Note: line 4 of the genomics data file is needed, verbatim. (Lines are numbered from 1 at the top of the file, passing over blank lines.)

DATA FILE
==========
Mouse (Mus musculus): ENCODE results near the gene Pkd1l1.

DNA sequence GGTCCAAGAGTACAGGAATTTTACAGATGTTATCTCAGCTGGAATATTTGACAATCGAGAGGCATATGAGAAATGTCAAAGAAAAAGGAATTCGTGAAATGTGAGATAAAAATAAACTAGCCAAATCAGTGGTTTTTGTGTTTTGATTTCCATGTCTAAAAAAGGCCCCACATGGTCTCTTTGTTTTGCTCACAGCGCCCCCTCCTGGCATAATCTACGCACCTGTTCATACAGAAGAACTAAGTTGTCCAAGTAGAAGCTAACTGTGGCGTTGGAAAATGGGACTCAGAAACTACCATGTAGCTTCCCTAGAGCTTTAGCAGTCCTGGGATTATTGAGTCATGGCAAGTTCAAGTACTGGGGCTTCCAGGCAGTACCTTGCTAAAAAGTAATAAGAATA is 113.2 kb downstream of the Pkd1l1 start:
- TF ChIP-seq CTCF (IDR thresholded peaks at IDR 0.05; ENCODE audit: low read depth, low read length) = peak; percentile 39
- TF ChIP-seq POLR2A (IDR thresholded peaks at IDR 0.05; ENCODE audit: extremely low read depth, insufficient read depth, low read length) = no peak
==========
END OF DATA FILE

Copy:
- TF ChIP-seq POLR2A (IDR thresholded peaks at IDR 0.05; ENCODE audit: extremely low read depth, insufficient read depth, low read length) = no peak